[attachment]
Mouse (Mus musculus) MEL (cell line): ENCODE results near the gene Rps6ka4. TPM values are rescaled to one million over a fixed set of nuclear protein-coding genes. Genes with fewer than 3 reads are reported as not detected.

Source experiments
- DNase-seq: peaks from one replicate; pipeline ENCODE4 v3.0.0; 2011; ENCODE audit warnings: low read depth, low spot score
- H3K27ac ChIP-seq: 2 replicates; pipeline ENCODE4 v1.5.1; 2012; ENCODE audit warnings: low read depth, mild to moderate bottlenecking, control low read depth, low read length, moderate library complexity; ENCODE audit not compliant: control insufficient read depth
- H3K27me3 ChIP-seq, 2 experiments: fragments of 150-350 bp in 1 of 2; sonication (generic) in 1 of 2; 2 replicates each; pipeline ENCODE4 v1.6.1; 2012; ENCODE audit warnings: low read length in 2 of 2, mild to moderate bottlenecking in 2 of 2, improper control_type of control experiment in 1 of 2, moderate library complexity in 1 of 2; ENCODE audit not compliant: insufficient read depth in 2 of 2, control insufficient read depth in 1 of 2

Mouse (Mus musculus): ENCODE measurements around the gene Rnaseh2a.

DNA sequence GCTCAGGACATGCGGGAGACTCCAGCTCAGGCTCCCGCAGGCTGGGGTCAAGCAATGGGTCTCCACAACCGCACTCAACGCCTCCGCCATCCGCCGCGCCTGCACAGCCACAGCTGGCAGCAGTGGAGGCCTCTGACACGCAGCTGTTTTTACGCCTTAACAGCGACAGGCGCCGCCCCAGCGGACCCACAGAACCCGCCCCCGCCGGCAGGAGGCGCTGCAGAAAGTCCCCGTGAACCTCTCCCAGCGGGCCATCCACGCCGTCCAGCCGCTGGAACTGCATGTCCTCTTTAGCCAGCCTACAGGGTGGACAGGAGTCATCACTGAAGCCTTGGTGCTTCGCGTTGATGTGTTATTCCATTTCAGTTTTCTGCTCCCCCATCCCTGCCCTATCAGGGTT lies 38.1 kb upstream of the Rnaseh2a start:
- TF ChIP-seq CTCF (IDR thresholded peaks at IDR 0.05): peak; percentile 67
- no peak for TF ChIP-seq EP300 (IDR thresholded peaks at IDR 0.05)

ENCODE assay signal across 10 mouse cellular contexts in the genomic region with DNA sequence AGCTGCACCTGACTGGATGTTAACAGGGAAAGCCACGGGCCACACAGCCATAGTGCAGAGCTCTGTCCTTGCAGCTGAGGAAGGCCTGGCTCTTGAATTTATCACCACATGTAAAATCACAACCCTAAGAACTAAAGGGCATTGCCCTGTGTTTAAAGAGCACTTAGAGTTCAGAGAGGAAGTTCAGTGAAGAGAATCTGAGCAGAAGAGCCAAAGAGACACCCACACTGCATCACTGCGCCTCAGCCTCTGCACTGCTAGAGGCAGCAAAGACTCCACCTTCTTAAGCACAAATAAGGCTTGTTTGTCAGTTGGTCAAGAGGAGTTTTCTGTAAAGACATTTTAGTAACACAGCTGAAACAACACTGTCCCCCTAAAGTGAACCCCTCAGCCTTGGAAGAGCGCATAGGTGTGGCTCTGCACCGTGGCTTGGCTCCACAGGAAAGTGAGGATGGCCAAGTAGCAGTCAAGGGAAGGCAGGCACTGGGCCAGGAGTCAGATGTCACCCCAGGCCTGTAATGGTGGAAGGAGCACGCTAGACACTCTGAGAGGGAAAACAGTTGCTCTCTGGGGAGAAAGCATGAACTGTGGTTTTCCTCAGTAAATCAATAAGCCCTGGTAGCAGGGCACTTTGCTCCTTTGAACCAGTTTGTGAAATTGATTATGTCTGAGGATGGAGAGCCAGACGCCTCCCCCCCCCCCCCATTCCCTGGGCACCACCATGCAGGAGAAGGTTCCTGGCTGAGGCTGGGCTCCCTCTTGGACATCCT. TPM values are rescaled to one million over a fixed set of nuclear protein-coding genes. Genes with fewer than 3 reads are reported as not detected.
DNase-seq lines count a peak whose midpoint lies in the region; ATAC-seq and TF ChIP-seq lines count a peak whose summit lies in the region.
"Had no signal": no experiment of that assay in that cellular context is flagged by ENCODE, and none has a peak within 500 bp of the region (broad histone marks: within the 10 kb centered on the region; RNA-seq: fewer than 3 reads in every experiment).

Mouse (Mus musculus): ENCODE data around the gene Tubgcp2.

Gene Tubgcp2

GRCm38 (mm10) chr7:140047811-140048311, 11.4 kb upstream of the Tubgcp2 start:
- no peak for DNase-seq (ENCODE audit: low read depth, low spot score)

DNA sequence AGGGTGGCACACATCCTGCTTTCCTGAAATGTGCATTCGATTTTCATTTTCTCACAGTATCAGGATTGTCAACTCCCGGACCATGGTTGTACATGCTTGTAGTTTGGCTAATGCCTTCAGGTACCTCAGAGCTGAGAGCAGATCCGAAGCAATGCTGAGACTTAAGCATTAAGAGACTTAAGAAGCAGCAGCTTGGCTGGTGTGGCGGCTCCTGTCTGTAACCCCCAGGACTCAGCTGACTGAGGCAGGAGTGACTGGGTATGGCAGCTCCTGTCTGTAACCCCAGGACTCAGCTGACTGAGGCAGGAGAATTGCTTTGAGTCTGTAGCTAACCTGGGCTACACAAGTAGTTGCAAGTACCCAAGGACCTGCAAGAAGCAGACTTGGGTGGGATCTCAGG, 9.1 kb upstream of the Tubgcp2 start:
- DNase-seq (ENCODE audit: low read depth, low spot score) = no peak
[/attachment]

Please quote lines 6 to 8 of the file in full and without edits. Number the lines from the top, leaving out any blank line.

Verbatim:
Mouse (Mus musculus): ENCODE measurements around the gene Rnaseh2a.

DNA sequence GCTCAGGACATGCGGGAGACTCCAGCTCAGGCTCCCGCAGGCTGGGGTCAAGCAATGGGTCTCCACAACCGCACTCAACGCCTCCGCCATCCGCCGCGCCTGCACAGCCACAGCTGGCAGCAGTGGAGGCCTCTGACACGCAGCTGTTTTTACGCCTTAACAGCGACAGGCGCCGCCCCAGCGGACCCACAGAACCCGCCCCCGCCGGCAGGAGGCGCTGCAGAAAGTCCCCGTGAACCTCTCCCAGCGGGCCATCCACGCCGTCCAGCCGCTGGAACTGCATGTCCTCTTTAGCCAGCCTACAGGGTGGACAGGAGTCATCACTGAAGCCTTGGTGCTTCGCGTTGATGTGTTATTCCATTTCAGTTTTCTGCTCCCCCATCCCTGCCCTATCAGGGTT lies 38.1 kb upstream of the Rnaseh2a start:
- TF ChIP-seq CTCF (IDR thresholded peaks at IDR 0.05): peak; percentile 67